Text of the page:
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More than Authority: Leadership Constructs that Drive Performance

More than Authority: Leadership Constructs that Drive Performance

Published on July 11, 2018 | Leadership Emotional Intelligence

Leadership. Today, many think of leadership as a trendy catchphrase affixed on the professional development bandwagon, but leadership is more than just a soft skill, so much more…

A lot of organizations face ‘Peer to Boss’ Challenges, often after an employee is promoted to a supervisor. When someone is thrown into a new leadership role work dynamics shift, and conflicts can arise between friendly co-workers that were once lunch buddies who now have a challenging supervisor-to-employee relationship ahead of them. These relationships rooted in friendship are personal – something that even the strongest ‘leaders’ are not always equipped to face.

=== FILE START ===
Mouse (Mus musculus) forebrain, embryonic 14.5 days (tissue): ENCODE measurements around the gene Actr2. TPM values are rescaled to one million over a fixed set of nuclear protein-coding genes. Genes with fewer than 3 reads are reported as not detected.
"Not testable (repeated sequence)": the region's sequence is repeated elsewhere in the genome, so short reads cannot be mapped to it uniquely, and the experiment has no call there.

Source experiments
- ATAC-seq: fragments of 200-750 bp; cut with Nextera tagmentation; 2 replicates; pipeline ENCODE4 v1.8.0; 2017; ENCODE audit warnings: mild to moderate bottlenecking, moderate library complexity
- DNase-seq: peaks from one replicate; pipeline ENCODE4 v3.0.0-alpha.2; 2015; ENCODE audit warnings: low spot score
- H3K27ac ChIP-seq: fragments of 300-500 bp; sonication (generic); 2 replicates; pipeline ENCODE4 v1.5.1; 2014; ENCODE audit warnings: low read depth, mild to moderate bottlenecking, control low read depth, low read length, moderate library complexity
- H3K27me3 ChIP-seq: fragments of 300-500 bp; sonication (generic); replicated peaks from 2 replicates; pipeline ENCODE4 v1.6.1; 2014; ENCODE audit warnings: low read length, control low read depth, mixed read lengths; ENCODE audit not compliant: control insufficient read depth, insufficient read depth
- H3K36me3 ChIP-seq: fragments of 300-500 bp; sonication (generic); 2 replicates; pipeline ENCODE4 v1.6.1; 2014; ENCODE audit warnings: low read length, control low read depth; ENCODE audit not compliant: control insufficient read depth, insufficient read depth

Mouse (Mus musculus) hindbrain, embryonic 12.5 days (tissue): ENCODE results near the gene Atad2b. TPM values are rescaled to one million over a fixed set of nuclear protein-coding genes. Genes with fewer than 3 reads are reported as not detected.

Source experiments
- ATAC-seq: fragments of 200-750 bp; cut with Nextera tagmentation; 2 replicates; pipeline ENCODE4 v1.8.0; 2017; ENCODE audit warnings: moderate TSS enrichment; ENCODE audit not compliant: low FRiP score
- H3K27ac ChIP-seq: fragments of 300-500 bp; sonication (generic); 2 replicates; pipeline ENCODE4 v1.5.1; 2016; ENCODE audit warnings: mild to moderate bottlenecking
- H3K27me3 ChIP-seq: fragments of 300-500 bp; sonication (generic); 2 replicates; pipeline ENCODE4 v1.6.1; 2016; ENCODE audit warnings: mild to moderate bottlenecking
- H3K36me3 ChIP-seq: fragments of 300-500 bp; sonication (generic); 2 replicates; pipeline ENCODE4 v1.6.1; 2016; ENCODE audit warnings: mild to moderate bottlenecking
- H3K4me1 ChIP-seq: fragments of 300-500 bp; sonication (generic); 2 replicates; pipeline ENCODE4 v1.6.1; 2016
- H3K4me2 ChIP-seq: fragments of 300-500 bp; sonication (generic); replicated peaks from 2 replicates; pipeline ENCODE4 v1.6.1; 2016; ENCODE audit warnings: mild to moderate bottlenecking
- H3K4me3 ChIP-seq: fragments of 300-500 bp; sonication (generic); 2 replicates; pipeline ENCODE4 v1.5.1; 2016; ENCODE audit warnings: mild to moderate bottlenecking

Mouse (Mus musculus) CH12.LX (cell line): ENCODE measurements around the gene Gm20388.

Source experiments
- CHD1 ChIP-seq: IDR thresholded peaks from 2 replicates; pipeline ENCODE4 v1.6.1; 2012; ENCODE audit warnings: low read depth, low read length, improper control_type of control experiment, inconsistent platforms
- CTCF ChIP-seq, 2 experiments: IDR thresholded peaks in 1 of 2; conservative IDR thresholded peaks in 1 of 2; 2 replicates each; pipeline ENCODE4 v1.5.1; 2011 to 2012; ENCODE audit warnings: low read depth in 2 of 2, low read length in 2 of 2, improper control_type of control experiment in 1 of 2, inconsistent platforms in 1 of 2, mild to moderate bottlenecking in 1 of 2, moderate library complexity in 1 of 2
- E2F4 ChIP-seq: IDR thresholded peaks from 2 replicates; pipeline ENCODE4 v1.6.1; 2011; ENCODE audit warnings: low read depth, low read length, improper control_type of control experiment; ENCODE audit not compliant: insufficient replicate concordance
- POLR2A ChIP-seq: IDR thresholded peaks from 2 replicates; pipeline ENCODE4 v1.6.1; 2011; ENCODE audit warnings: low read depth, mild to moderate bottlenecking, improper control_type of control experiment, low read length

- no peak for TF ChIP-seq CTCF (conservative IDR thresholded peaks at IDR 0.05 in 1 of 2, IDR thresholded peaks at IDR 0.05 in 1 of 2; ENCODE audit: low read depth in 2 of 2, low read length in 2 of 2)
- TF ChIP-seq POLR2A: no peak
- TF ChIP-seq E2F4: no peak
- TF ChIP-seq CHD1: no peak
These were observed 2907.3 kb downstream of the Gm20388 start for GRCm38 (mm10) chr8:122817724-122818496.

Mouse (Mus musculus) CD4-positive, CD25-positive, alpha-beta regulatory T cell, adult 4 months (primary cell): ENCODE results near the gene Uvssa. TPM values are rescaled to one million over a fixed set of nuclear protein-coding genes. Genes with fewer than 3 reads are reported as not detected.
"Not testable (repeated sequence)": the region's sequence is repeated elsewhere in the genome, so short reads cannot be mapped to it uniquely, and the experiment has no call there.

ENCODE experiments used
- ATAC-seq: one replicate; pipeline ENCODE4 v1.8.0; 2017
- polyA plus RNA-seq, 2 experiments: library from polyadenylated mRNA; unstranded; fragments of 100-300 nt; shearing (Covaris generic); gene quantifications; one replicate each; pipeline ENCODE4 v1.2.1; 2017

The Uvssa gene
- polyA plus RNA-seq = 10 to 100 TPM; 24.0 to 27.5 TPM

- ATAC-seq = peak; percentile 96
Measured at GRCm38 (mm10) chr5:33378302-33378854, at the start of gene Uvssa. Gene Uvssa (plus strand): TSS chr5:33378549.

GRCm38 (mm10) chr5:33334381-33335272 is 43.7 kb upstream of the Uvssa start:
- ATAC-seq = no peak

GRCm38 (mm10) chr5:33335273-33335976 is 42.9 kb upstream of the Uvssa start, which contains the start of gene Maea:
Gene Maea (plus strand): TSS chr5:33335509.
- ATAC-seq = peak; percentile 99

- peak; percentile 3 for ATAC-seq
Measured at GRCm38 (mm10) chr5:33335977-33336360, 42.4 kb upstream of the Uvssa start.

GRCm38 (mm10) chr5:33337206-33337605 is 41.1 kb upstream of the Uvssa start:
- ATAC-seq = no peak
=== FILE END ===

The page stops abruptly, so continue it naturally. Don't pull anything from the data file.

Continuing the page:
Working with employers in the region, we have found that in transforming newfound leaders that are facing personal issues like resentment, there needs to be a dramatic shift in their mindset, exceeding general skill building, to come out on top.

This practice is based on the Goleman Model of Emotional Intelligence (EI) which is centered around using EI to guide thinking and behavior. Daniel Goleman developed five main constructs that drive leadership performance that can help anyone new to a leadership role. They are:
 

  1. Self-Awareness: The ability to recognize one’s moods and emotions and how they impact others. Using gut instincts to steer decisions is key.
     
  2. Self-Regulation: Taking control of one’s disruptive emotions and redirecting them. Suspending judgment and thinking before acting is a must.
     
  3. Social Skills: Building relationships from the ground up into a network. The goal is to build a rapport and move people forward to an achievable goal.
     
  4. Empathy: Understanding other people’s feelings and emotions when making decisions.
     
  5. Motivation: Being driven for internal reasons when pursuing goals that are beyond money and status.
     

Goleman, Daniel (1998),  What Makes a Leader?, Harvard Business Review


By keeping these constructs in mind, leaders can begin to learn how to manage themselves effectively, establish trust, engage their team and lead with influence instead of just authority.
 

Need additional resources? The following leadership event is starting soon:

Foundational Leadership Series (Downtown Dayton)
Starts September 13, 8:30 a.m.-12 p.m.